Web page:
|Place of origin||Indonesia (Central Java) Banyumas|
|Used by||Banyumasan people|
|Length||30-60 cm (blade), up to 180 cm (handle)|
|Blade type||Single edge, convex grind|
Like a parang, a kudi only has one sharp edge, however, it has a rather curved shape blade tip like a sickle, with enlarged base. Similarly to the parang, kudi can be used to chop or cut wood and bamboo. Kudi with slimmer blade may be used as weapon. The hilt is usually made of wood that is at least as long as the blade. Some kudi blades also fitted to a spear handle. In spear form, the length of the handle is usually between 65-180 cm.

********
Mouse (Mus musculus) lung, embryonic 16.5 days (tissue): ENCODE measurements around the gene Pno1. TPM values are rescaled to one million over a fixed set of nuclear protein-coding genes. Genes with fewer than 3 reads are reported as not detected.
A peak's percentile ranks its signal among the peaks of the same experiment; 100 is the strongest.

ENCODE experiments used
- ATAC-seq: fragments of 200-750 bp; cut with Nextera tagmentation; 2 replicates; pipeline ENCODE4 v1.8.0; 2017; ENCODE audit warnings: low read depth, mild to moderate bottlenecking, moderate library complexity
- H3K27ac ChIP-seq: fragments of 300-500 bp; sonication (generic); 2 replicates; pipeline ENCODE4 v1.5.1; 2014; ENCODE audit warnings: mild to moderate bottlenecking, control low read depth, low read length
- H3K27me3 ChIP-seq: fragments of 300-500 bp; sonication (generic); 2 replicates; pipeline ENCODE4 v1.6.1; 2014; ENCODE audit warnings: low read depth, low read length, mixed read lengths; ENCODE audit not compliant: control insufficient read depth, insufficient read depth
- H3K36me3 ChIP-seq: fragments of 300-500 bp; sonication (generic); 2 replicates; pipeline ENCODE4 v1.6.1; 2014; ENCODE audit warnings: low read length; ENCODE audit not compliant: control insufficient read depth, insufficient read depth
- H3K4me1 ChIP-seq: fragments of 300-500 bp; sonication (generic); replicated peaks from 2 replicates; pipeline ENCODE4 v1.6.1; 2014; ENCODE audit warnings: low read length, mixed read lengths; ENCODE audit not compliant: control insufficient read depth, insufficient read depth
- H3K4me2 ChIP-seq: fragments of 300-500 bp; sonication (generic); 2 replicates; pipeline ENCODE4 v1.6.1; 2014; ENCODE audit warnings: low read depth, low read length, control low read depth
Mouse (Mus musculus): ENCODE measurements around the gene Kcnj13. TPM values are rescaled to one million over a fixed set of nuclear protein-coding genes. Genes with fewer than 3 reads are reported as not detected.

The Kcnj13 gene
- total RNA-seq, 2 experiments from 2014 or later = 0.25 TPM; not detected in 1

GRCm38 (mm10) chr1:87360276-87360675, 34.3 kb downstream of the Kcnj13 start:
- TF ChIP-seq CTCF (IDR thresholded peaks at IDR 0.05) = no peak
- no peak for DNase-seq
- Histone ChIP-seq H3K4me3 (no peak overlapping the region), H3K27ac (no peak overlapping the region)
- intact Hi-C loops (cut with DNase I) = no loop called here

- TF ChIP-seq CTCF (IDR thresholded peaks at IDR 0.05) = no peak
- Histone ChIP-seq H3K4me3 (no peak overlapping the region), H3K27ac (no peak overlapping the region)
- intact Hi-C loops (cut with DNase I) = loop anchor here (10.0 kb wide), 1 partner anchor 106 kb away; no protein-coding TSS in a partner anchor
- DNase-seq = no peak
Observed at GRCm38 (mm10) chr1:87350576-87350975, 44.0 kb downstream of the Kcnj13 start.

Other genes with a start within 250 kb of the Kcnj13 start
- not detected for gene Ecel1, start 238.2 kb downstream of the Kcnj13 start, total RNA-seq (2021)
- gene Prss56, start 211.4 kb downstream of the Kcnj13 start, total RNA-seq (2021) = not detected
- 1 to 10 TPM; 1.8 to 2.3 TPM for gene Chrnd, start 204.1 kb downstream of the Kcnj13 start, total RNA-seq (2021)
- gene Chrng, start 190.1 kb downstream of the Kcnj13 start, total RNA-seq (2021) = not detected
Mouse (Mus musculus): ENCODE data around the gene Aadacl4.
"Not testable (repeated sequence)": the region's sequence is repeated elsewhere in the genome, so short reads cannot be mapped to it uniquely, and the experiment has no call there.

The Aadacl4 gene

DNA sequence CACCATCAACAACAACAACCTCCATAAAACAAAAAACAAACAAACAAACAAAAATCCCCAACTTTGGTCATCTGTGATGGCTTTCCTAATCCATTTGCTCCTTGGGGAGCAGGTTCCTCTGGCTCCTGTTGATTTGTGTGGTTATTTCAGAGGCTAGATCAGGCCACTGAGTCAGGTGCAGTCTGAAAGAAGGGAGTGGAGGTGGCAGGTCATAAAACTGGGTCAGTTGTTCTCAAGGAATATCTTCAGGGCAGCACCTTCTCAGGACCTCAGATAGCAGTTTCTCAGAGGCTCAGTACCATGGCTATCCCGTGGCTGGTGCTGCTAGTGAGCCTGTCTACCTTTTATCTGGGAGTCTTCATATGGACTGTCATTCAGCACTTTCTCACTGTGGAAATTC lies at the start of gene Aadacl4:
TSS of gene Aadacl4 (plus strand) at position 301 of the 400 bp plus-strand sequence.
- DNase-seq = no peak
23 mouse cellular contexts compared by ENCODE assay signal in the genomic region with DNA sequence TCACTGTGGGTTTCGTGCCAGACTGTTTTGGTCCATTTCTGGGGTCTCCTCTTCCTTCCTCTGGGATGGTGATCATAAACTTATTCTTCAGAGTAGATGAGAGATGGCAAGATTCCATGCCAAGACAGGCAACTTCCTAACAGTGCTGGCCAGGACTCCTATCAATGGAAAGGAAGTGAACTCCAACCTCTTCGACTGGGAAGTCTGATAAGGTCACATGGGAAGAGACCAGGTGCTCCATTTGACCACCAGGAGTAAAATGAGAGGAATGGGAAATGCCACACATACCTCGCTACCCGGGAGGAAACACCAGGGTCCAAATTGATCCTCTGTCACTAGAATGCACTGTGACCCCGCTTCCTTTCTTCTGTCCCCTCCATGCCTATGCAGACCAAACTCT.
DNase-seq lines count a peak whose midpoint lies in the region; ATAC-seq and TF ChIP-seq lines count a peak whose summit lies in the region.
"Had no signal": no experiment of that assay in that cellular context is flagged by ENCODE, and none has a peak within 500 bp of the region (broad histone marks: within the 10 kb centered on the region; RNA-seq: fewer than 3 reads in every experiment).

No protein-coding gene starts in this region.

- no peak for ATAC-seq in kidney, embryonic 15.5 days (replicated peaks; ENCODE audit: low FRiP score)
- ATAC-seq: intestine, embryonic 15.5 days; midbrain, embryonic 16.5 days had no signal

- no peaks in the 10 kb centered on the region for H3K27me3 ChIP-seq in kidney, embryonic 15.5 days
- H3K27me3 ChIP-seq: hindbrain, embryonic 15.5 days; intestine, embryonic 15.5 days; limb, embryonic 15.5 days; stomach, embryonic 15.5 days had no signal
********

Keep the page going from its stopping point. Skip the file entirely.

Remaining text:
The kujang is often considered as a development of kudi. It is said that the word "kujang" came from "kudi hyang" (Gods' kudi). Banyumas version of Bagong puppet figures, called Bawor, depicted carrying a kudi (called curiga) as a weapon. Kudi is considered as one of the cultural identities of the Banyumas people. The kudi is typically worn as part of the Banyumasan traditional attire by girding on the back of the waist.
- M. Koderi & Ahmad Tohari (1991). Banyumas: wisata dan budaya. Metro Jaya. p. 138. OCLC 25247099.
- M, Rahmat (2010). Mengenal Senjata Tradisional. Jakarta: Pamularsih. ISBN 978-979-053-139-0.
- Albert G Van Zonneveld (2002). Traditional Weapons of the Indonesian Archipelago. Koninklyk Instituut Voor Taal Land. ISBN 90-5450-004-2.
- Darmawan L (2010). Kudi, Alat Kerja Sekaligus Senjata. Baviase.
- Y Sigit Widiyanto (2006). Hujan emas di tanah Selarong. Direktorat Jenderal Nilai Budaya Seni dan Film, Departemen Kebudayaan dan Pariwisata. p. 53. ISBN 97-915-6791-3.